There are various preparations on the market which can be used to treat warts. However, it is essential to receive confirmation from your podiatrist before the lesion you want to treat is, in fact, a wart, and not something else. By self-diagnosing and treating without medical supervision, you may actually do yourself more harm than good. Plus, since some of the remedies on the market contain acid, they can irritate, damage and scar normal skin, or worsen a condition that is not a wart.
A podiatrist, upon diagnosing a plantar wart, may recommend an over the counter treatment. If, however, the condition looks fairly entrenched – and plantar warts are known to be very stubborn – several other methods may be used to treat it.
- Because a wart is a virus, the goal of the professional is to remove the affected area that contains the warty skin cells, while keeping damage to the surrounding tissue to a minimum. In this case, the podiatrist may choose one of several methods: Freezing the wart (also known as cryotherapy), however, experience in treating plantar warts has shown this method not to be as effective due to the difficulty of accessing the wart thats deep in the skin.
- Debridement (shaving) of the wart followed by the application of a medicated ointment to destroy the lesion. This usually needs to be repeated several times on a regular bases until the wart is completely gone.
- Curretage. This involves the removal of the wart in a scooping manner under a local anaesthetic. Although it requires longer healing time, it is intended to be a single treatment with complete removal.
- Remedies for warts are constantly evolving. Your podiatrist can discuss up-to-date treatments that are most suitable for you.
The best way to prevent a plantar wart is to keep your feet clean, and to keep them away from surfaces on which the HPV might be lurking. Avoid walking barefoot, and wear sandals or some kind of foot covering at pools and in locker rooms and other warm, moist communal areas where people go barefoot. Change your shoes and socks daily, and allow your shoes to dry thoroughly between each wearing. Do not wear the shoes or socks of others, not even those of your closest friends. Wash socks after each wearing. (In this case, it’s the same kind of preventive medicine that is advised for athlete’s foot – another infection that can be picked up in public areas)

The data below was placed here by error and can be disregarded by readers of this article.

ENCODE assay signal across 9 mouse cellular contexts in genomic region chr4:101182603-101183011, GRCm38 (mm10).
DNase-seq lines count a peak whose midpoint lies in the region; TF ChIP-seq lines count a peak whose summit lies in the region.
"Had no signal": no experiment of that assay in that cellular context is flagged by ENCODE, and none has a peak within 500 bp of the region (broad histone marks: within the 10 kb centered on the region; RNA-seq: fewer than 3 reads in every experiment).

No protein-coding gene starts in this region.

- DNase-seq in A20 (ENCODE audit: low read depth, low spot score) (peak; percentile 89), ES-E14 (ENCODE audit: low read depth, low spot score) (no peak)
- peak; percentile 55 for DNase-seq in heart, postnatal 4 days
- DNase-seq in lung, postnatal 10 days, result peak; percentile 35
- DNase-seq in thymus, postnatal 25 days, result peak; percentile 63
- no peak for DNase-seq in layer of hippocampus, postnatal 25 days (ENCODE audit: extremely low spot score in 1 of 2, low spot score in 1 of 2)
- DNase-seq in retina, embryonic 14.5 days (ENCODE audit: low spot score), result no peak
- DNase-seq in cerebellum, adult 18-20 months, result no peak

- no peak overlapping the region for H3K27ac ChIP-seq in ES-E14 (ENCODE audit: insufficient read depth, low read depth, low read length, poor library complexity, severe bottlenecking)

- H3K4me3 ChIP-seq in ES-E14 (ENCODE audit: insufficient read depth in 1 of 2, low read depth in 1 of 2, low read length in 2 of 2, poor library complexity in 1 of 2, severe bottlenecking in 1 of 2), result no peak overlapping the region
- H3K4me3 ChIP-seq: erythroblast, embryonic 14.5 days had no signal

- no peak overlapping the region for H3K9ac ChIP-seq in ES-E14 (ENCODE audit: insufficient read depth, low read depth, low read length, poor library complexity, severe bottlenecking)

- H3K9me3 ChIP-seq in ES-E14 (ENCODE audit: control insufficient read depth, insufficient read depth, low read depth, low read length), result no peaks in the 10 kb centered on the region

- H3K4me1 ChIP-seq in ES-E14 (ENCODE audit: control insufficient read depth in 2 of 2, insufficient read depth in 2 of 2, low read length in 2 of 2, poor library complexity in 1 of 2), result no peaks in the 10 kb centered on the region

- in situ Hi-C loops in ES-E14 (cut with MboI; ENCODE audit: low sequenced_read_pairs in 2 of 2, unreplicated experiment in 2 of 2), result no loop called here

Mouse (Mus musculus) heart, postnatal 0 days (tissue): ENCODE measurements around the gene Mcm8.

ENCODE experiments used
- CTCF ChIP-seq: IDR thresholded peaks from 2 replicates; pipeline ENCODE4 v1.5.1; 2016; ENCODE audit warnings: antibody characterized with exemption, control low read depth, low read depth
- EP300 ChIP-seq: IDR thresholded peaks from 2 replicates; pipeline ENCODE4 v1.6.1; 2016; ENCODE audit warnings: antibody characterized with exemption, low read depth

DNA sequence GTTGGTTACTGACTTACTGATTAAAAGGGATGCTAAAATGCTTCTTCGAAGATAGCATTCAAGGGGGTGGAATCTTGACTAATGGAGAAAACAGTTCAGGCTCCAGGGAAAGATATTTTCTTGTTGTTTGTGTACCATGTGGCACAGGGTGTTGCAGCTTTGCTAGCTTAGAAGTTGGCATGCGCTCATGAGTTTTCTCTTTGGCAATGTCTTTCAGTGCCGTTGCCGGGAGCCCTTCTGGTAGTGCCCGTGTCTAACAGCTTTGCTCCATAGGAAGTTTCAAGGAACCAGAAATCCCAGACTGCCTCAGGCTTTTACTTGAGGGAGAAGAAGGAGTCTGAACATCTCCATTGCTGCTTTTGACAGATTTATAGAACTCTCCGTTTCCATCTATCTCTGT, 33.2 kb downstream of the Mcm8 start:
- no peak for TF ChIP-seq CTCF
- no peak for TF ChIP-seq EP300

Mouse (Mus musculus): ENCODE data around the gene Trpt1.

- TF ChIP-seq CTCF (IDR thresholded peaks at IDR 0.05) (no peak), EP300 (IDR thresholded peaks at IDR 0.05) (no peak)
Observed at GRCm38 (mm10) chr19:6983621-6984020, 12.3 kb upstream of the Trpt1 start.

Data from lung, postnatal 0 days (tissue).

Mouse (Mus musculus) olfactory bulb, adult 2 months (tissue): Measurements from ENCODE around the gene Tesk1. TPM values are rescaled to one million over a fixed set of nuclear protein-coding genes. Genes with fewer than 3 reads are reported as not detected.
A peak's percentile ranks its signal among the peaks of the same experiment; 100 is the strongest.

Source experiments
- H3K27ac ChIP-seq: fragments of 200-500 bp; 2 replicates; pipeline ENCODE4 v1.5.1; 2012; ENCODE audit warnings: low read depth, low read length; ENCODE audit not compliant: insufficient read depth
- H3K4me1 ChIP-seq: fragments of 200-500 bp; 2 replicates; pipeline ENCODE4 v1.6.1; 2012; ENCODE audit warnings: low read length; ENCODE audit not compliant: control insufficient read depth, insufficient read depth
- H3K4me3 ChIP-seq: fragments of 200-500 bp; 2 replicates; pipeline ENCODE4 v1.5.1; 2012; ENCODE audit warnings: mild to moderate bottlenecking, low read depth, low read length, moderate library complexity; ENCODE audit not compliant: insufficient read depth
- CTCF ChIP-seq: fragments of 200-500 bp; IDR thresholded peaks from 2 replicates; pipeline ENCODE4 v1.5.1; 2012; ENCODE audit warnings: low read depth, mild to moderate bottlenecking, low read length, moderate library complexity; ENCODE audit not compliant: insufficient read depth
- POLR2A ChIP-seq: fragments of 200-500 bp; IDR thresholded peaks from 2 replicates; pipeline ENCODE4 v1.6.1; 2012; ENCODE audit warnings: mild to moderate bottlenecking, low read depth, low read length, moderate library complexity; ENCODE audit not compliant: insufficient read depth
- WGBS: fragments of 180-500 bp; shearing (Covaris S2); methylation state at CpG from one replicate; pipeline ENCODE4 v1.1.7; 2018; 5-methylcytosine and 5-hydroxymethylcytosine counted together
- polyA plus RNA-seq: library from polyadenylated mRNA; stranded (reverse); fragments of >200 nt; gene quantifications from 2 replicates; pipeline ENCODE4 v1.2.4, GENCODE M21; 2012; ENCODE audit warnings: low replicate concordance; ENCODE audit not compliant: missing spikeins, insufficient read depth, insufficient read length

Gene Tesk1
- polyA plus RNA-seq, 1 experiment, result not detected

Keep your feet clean and dry, and since children are prone to warts, encourage them to do the same, and to follow the above rules as well. Check kids’ feet periodically and report any suspicious bumps, growths or lesions to your podiatrist. Remember that kids are easily frightened by medical procedures, and the earlier a wart is diagnosed, the easier it will be to get rid of it.
If a wart is diagnosed, do not pick, pull or try to snip at it, and don’t try to rub it with a pumice stone or with any kind of lotion. Don’t ignore it, either! Put a band-aid over the area to discourage contact with it and see the podiatrist. If it’s a wart, you’ll have caught it early. If it’s not a wart – well, you’ll still have caught it early, no matter what it turns out to be. Wash your hands carefully after caring for the affected area, and do not touch yourself anywhere before you wash those hands!
Remember that HPV is a highly contagious virus, and that it will spread if not treated. Don’t give it a fighting chance. If you or your children notice a wart – on your feet or on any part of your body – reduce the risk of it spreading while it’s being treated. Avoid brushing, clipping, shaving or combing the area over and around the wart in order to avoid nicking or cutting the wart and causing it to bleed. Don’t use the same nail clipper or file on hands or feet that have warts as you do on hands or feet that don’t.